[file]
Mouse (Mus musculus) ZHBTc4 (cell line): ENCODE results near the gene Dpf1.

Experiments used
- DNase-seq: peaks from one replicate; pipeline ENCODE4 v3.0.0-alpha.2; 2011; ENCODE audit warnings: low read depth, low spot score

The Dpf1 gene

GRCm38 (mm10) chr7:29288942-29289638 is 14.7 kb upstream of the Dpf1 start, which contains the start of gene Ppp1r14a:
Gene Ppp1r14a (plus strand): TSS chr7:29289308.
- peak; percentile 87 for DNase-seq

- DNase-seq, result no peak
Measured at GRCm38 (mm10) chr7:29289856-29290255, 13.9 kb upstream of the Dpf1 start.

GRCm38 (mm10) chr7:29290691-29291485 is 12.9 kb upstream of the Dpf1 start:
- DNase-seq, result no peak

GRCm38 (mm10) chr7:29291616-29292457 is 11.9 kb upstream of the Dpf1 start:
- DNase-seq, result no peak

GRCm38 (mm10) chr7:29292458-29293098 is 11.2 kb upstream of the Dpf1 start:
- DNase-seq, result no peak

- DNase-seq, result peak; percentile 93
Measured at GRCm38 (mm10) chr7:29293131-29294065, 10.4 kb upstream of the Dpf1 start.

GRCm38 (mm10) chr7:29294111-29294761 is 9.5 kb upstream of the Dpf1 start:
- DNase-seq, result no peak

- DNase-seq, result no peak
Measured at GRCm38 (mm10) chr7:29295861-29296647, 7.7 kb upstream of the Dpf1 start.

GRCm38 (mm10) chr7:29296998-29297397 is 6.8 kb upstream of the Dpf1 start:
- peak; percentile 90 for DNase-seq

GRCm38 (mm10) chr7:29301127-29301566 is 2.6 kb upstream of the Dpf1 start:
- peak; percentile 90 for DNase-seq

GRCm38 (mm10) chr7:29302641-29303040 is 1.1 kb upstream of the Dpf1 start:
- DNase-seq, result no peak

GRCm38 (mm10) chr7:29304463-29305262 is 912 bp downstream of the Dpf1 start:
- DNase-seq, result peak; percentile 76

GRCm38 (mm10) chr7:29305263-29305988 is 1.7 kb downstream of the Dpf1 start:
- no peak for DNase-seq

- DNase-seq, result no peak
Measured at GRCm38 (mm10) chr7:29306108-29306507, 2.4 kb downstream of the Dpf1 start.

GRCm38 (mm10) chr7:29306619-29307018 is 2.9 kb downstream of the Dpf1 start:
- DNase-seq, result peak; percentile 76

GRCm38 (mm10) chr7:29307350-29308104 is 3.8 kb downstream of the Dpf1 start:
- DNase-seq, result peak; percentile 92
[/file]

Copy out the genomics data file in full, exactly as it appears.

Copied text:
Mouse (Mus musculus) ZHBTc4 (cell line): ENCODE results near the gene Dpf1.

Experiments used
- DNase-seq: peaks from one replicate; pipeline ENCODE4 v3.0.0-alpha.2; 2011; ENCODE audit warnings: low read depth, low spot score

The Dpf1 gene

GRCm38 (mm10) chr7:29288942-29289638 is 14.7 kb upstream of the Dpf1 start, which contains the start of gene Ppp1r14a:
Gene Ppp1r14a (plus strand): TSS chr7:29289308.
- peak; percentile 87 for DNase-seq

- DNase-seq, result no peak
Measured at GRCm38 (mm10) chr7:29289856-29290255, 13.9 kb upstream of the Dpf1 start.

GRCm38 (mm10) chr7:29290691-29291485 is 12.9 kb upstream of the Dpf1 start:
- DNase-seq, result no peak

GRCm38 (mm10) chr7:29291616-29292457 is 11.9 kb upstream of the Dpf1 start:
- DNase-seq, result no peak

GRCm38 (mm10) chr7:29292458-29293098 is 11.2 kb upstream of the Dpf1 start:
- DNase-seq, result no peak

- DNase-seq, result peak; percentile 93
Measured at GRCm38 (mm10) chr7:29293131-29294065, 10.4 kb upstream of the Dpf1 start.

GRCm38 (mm10) chr7:29294111-29294761 is 9.5 kb upstream of the Dpf1 start:
- DNase-seq, result no peak

- DNase-seq, result no peak
Measured at GRCm38 (mm10) chr7:29295861-29296647, 7.7 kb upstream of the Dpf1 start.

GRCm38 (mm10) chr7:29296998-29297397 is 6.8 kb upstream of the Dpf1 start:
- peak; percentile 90 for DNase-seq

GRCm38 (mm10) chr7:29301127-29301566 is 2.6 kb upstream of the Dpf1 start:
- peak; percentile 90 for DNase-seq

GRCm38 (mm10) chr7:29302641-29303040 is 1.1 kb upstream of the Dpf1 start:
- DNase-seq, result no peak

GRCm38 (mm10) chr7:29304463-29305262 is 912 bp downstream of the Dpf1 start:
- DNase-seq, result peak; percentile 76

GRCm38 (mm10) chr7:29305263-29305988 is 1.7 kb downstream of the Dpf1 start:
- no peak for DNase-seq

- DNase-seq, result no peak
Measured at GRCm38 (mm10) chr7:29306108-29306507, 2.4 kb downstream of the Dpf1 start.

GRCm38 (mm10) chr7:29306619-29307018 is 2.9 kb downstream of the Dpf1 start:
- DNase-seq, result peak; percentile 76

GRCm38 (mm10) chr7:29307350-29308104 is 3.8 kb downstream of the Dpf1 start:
- DNase-seq, result peak; percentile 92